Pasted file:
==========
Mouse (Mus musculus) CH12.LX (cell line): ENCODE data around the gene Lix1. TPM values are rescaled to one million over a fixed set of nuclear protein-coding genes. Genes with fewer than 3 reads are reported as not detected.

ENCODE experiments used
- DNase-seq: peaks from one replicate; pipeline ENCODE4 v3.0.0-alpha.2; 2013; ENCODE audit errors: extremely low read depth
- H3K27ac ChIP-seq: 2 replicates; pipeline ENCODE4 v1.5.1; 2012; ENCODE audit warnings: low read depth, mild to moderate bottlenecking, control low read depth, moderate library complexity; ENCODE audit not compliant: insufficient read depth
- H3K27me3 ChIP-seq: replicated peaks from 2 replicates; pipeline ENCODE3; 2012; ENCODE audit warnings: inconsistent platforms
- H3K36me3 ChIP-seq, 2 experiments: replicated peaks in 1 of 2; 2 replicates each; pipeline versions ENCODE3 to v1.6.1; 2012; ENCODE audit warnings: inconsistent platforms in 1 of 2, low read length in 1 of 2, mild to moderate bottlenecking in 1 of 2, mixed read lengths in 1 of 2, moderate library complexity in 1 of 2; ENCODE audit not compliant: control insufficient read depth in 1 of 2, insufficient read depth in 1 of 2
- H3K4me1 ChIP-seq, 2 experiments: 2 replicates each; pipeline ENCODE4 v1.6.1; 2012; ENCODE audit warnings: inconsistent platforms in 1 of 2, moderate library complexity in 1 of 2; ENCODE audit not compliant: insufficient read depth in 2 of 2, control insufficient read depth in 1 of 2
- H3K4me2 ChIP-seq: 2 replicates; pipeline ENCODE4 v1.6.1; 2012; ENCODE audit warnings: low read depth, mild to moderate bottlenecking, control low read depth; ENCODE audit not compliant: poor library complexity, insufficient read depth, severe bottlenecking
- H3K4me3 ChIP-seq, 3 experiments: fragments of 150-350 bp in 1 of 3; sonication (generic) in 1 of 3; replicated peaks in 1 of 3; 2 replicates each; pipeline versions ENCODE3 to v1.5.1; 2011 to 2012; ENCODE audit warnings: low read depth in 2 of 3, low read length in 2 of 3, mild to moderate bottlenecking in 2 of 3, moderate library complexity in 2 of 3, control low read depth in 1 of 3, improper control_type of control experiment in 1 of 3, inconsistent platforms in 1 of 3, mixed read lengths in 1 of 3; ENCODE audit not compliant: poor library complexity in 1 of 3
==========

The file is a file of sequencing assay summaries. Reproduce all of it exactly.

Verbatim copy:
Mouse (Mus musculus) CH12.LX (cell line): ENCODE data around the gene Lix1. TPM values are rescaled to one million over a fixed set of nuclear protein-coding genes. Genes with fewer than 3 reads are reported as not detected.

ENCODE experiments used
- DNase-seq: peaks from one replicate; pipeline ENCODE4 v3.0.0-alpha.2; 2013; ENCODE audit errors: extremely low read depth
- H3K27ac ChIP-seq: 2 replicates; pipeline ENCODE4 v1.5.1; 2012; ENCODE audit warnings: low read depth, mild to moderate bottlenecking, control low read depth, moderate library complexity; ENCODE audit not compliant: insufficient read depth
- H3K27me3 ChIP-seq: replicated peaks from 2 replicates; pipeline ENCODE3; 2012; ENCODE audit warnings: inconsistent platforms
- H3K36me3 ChIP-seq, 2 experiments: replicated peaks in 1 of 2; 2 replicates each; pipeline versions ENCODE3 to v1.6.1; 2012; ENCODE audit warnings: inconsistent platforms in 1 of 2, low read length in 1 of 2, mild to moderate bottlenecking in 1 of 2, mixed read lengths in 1 of 2, moderate library complexity in 1 of 2; ENCODE audit not compliant: control insufficient read depth in 1 of 2, insufficient read depth in 1 of 2
- H3K4me1 ChIP-seq, 2 experiments: 2 replicates each; pipeline ENCODE4 v1.6.1; 2012; ENCODE audit warnings: inconsistent platforms in 1 of 2, moderate library complexity in 1 of 2; ENCODE audit not compliant: insufficient read depth in 2 of 2, control insufficient read depth in 1 of 2
- H3K4me2 ChIP-seq: 2 replicates; pipeline ENCODE4 v1.6.1; 2012; ENCODE audit warnings: low read depth, mild to moderate bottlenecking, control low read depth; ENCODE audit not compliant: poor library complexity, insufficient read depth, severe bottlenecking
- H3K4me3 ChIP-seq, 3 experiments: fragments of 150-350 bp in 1 of 3; sonication (generic) in 1 of 3; replicated peaks in 1 of 3; 2 replicates each; pipeline versions ENCODE3 to v1.5.1; 2011 to 2012; ENCODE audit warnings: low read depth in 2 of 3, low read length in 2 of 3, mild to moderate bottlenecking in 2 of 3, moderate library complexity in 2 of 3, control low read depth in 1 of 3, improper control_type of control experiment in 1 of 3, inconsistent platforms in 1 of 3, mixed read lengths in 1 of 3; ENCODE audit not compliant: poor library complexity in 1 of 3